What exactly is the Illuminati? Conspiracy theorists like Alex Jones believe it is a clandestine, possibly satanic organization secretly controlling every aspect of the world as we know it. According to rumors, the Illuminati even orchestrated several celebrity deaths for the group's own societal gain. The organization's alleged ultimate goal is to implement the New World Order, described by New York Magazine writer Hua Hsu as "an all-powerful, possibly Luciferian, one-world government."
But is the Illuminati real? If we're going by the conspiratorial definition, probably not. A real secret society operated under this name for a brief period in the 18th century, but it bared little resemblance to the supposedly influential and nefarious organization we speak of today.
How did this small intellectual group of yesteryear become - at least in the eyes of conspiracy theorists - the single most insidious shadow network of all time? Here are the verifiable, undeniable Illuminati facts, from the society's quiet inception and swift disbandment, to its alleged resurgence as the rumored nexus of all evil.
Outwardly, the man behind the Order of the Illuminati, Adam Weishaupt, seemed like an ordinary scholar, professor, and family man. In 1775, he began teaching natural and canon law at the University of Ingolstadt in the Electorate of Bavaria, which is now a part of Germany.
Weishaupt grew up in Ingolstadt and was orphaned at an early age. He was largely educated by his uncle, an academic with an extensive library. Possessing a naturally restless mind, Weishaupt consumed every French Enlightenment text available to him. The ideas in these books led Weishaupt to develop a general mistrust of states dominated by religious views, especially his heavily Catholic homeland, Bavaria.
He was not against religion altogether, but he insisted its imposition upon the state hindered free thought. He believed the Catholic Church, in particular, was intolerant and bigoted. Thus, to combat the Church's stranglehold on knowledge in his country, he began to envision a formal group favoring illumination rather than suppression.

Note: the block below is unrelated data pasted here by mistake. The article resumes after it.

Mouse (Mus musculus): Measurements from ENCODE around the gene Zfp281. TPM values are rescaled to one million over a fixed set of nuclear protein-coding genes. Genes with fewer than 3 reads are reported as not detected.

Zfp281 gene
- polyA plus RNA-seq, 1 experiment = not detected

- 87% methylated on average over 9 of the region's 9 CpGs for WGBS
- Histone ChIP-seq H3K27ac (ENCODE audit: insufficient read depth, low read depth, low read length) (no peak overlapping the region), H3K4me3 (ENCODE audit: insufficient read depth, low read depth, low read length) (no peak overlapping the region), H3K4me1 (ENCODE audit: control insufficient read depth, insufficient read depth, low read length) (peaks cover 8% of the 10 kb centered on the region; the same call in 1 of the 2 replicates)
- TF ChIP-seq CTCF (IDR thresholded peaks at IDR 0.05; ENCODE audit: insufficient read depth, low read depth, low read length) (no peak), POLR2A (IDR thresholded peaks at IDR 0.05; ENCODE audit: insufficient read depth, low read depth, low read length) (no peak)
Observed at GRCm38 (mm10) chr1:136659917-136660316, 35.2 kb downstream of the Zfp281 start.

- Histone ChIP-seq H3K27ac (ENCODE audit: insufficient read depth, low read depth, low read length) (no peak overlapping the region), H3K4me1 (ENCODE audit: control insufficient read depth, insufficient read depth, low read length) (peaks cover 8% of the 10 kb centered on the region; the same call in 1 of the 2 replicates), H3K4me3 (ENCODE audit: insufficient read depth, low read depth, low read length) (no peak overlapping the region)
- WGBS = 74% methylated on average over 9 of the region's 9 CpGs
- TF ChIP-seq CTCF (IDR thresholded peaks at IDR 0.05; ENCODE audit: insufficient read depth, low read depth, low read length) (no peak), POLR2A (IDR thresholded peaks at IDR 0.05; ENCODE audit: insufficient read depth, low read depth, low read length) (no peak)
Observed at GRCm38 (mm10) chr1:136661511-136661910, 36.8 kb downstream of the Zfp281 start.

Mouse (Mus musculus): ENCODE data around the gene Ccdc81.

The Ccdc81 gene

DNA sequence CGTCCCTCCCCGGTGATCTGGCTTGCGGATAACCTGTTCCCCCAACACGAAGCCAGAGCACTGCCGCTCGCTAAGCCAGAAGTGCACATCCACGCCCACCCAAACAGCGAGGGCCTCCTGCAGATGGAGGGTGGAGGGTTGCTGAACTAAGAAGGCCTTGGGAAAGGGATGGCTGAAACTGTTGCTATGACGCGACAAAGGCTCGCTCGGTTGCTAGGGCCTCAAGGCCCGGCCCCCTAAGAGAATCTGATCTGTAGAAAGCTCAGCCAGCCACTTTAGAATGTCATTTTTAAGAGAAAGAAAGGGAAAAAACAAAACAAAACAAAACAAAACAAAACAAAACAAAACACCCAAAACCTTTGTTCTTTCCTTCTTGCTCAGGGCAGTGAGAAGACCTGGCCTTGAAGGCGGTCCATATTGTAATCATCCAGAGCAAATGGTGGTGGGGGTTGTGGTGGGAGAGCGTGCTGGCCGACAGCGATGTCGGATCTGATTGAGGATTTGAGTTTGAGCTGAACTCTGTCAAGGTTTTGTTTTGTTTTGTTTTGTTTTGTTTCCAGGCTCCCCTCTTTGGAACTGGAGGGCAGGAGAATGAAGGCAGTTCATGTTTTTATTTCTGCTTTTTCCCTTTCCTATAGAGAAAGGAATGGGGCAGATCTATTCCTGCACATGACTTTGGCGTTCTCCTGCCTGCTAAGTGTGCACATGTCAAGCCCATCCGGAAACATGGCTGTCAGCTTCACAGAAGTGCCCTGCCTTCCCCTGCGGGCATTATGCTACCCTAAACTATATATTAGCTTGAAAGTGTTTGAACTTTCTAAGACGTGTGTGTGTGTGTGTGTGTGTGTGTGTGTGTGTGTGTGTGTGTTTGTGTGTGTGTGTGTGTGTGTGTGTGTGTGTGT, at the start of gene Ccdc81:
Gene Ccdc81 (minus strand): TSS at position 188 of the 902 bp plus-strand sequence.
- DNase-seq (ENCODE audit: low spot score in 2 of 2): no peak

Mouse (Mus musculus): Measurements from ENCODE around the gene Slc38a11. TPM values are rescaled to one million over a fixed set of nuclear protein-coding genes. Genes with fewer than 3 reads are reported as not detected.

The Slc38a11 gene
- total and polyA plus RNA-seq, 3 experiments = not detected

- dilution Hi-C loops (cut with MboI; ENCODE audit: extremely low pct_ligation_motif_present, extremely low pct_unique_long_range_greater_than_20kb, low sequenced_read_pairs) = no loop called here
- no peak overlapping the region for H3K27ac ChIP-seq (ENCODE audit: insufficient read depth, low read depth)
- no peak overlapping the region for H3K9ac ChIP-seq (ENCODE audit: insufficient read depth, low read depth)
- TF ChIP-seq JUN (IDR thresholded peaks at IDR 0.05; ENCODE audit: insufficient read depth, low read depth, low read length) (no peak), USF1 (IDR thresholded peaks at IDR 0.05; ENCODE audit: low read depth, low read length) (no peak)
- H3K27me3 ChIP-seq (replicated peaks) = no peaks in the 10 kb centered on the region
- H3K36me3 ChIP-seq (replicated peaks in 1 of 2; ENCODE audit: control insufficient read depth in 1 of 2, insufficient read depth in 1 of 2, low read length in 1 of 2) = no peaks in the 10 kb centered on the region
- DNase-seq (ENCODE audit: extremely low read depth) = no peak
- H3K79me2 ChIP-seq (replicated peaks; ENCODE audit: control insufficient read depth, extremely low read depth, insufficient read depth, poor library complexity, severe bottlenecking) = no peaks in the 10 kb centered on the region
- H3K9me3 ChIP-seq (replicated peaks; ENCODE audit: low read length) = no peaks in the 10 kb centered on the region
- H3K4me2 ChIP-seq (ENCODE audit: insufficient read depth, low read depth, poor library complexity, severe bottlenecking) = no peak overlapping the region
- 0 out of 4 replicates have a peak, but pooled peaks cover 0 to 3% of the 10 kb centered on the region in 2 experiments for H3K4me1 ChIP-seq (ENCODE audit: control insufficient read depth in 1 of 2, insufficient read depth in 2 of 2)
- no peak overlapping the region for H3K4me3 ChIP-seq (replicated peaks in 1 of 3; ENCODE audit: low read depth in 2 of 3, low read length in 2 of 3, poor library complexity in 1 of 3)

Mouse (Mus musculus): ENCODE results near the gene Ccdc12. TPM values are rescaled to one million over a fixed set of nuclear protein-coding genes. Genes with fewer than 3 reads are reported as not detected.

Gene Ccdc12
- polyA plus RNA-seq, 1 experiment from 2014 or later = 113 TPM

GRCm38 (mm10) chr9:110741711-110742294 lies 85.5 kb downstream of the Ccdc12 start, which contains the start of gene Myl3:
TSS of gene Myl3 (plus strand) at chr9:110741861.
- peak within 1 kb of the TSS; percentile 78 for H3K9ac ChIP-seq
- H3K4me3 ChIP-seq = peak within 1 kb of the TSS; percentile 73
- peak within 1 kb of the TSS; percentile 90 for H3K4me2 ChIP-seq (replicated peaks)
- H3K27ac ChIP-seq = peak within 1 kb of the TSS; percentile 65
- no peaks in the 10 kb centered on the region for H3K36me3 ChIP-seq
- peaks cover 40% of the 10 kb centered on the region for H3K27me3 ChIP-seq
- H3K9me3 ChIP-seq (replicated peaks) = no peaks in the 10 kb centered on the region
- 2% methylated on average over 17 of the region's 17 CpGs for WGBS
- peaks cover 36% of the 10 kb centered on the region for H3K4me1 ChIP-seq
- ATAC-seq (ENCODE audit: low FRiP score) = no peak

Adam Weishaupt's personal views inadvertently led to our modern interpretation of the Illuminati as an anti-Christian organization. Michael Barkun, author of A Culture of Conspiracy, notes the connection between conspiracy theorists and fundamentalist Christians worried about the Antichrist.
This is due to the influence of writers like Texe Marrs, who believed political elites were "beholden to the Antichrist," as well as televangelist Pat Robertson. His 1991 book The New World Order purports to expose a satanic "Establishment" of networked organizations secretly controlling the world, including New Age leaders, Freemasons, and, of course, the Illuminati.
Moreover, author Dan Brown's 2000 novel Angels & Demons presents readers with a resurfaced Illuminati that is "deeply anti-Christian" and hellbent on revenge against the Catholic Church. While Brown isn't solely responsible for re-imagining the Illuminati as we known it today, his novel's popularity (as well as that of its sequel, The Da Vinci Code) certainly helped.
If there's any group as commonly associated with conspiracy theories as the Illuminati, it's the Freemasons, another secular secret society founded at least 60 years prior. When Adam Weishaupt sought an organization eschewing religion in favor of intellectual enlightenment, he considered joining a Masonic lodge, but did not formally join their ranks (at least, not at first).
Accounts differ as to why Weishaupt did not join the Freemasons. According to National Geographic, he became "disillusioned" with the Masons' beliefs - and the disillusionment was possibly due to the organization's religious leanings. On the other hand, Live Science states Weishaupt lacked the funds necessary to join, and also felt the group was too well-known to properly support his quest toward illumination outside of the watchful eye of the Church.
Whatever the case, on May 1, 1776, Weishaupt ended up forming his own society, the Order of the Illuminati. However, even though he forged his own path, Weishaupt and early member Baron Adolph von Knigge borrowed generously from the Freemasons' basic structure.